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A child care tool kit for first time parents



Brought to you by the Kiindred Editors. Our team are committed to researching and writing on all the things we know you will want to know about, at each stage of your pregnancy and parenthood journey.
Created on Oct 23, 2023 · 4 mins read

Your baby has just been born, and you’re ready to take on the responsibility of caring for and nurturing them. However, if you plan to return to work after your maternity or paternity leave, either you’ll need to find a childcare provider to care for your child during the day, or find other childcare arrangements. To make sure that every aspect of caring for your child goes smoothly, it’s best to have a full tool kit prepared before your baby arrives.

Finding Childcare

If you’re returning to work, make sure you find childcare you trust. It’s important to find a childcare provider that fits in with your values and is close to your work or school. Be aware that home-based providers may not be properly trained, so it’s best to avoid those, or to ensure you are leaving your child with someone you really trust. And no matter what kind of childcare provider you choose, try to do your research beforehand and use this checklist:

– Does the child care facility have a physical space separate from their residence?

– Do they have an enclosed outdoor play area?

– What are the hours they’re open?

– What’s the average age range of children at the daycare?

– How many children will there be per caregiver?

– What are their educational qualifications?

Settling in to Childcare

Your child is used to being with a certain caregiver (most likely you!), so separation anxiety may occur when they first go somewhere new. Show them that even though they’re in a new place, they’ll still get your attention and love. It’s also important for parents to create a new routine for their child that includes time with both of them after leaving the baby-sitter. This process will take some time and can be hard, but it’s important for your kids. Soon enough they will understand that while they don’t always have you at home, they do get quality time with you and someone else who takes good care of them.

Know the costs

In order to prepare for parenthood, think about whether you’ll be going back to work and how you’ll afford daycare. The more prepared you are for the costs of childcare and other expenses associated with bringing up a baby, the more likely it is that your family finances will weather the shock when your new addition arrives. As well as helping to reduce financial stress, preparing in advance also means that you won’t have any nasty surprises after your little one arrives.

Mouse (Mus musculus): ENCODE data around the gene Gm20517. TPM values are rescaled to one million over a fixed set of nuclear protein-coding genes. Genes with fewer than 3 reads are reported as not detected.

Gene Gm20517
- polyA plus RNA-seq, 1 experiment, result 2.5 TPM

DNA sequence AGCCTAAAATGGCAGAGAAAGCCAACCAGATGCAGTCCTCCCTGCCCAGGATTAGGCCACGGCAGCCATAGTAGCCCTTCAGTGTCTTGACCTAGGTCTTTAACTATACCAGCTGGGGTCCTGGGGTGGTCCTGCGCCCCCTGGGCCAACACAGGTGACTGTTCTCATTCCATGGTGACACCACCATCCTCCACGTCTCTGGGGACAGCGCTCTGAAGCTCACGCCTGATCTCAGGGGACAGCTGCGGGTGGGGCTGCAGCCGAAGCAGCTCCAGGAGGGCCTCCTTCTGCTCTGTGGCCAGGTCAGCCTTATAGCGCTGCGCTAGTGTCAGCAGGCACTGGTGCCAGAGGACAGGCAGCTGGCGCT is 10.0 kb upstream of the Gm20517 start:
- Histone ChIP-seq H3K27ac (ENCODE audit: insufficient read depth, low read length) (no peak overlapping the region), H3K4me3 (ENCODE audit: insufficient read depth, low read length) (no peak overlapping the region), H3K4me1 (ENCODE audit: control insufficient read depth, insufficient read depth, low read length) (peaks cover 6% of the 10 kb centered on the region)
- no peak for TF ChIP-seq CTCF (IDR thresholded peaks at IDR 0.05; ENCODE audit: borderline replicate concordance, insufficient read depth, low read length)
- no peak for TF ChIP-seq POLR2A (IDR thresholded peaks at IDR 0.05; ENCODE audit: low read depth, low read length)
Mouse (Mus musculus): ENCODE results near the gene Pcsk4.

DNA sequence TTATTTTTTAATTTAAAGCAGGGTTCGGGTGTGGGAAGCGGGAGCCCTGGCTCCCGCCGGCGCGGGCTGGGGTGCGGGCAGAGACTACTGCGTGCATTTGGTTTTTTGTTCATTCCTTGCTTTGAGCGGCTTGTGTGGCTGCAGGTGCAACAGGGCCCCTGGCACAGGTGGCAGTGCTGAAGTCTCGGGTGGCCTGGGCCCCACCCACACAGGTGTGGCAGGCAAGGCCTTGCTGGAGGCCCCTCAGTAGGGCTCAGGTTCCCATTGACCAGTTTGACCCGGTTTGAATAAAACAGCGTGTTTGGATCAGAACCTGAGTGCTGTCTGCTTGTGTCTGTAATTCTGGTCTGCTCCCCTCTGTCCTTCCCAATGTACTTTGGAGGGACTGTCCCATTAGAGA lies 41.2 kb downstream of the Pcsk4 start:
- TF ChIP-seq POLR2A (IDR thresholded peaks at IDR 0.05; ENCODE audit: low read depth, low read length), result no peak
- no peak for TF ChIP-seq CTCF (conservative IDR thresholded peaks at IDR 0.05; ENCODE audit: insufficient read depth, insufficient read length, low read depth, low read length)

Planning ahead could also mean that you can go back to work sooner if childcare arrangements are in place from before birth or return sooner to study or take on part-time hours. You’ll also be able to save money by comparing childcare fees and taking advantage of online discounts where available.

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Create your morning routine

Daycare centres and carers generally prefer kids to come in feeling fine and get settled quietly, so it’s best to take steps to help your child make a smooth transition each morning. Some parents create a morning routine at home that includes cuddles, a chat in the car on the way there, or a favourite stuffed animal so their child can settle in quickly at daycare or with their carer after arriving. That way when they walk into daycare there’s no major change or shift. This is especially important if your little one has separation anxiety—don’t just drop them off at daycare and rush off.

Pack everything they need the night before

Make sure to prepare for childcare by packing their bag with everything they need—from snacks to sunscreen. The night before, put together anything they will need: a hat, nappies, changes of clothes, toiletries and medicine. Putting these things together at home will give you more time to talk with your child and make sure everything is ready for childcare.

Some childcare arrangements require meal plans for each day so plan your child’s meals accordingly. Leave enough room in their bag that they can carry it themselves when they walk into school or daycare. Also, write down any information you may need such as teachers’ names, important phone numbers and childcare location for easy reference.

Make changes if you need

If something doesn’t feel right, it’s important to listen to your gut and change childcare providers. There are so many different childcare tools available these days that it may be tempting to use them all, but don’t overwhelm yourself or your baby with too much change. When making childcare changes, try not to make too many at once; instead introduce one at a time and take some time before introducing another. This way your little one gets used to each element of their day before anything else is added on top of it.

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How to choose the right childcare for your baby
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Preparing your child for childcare

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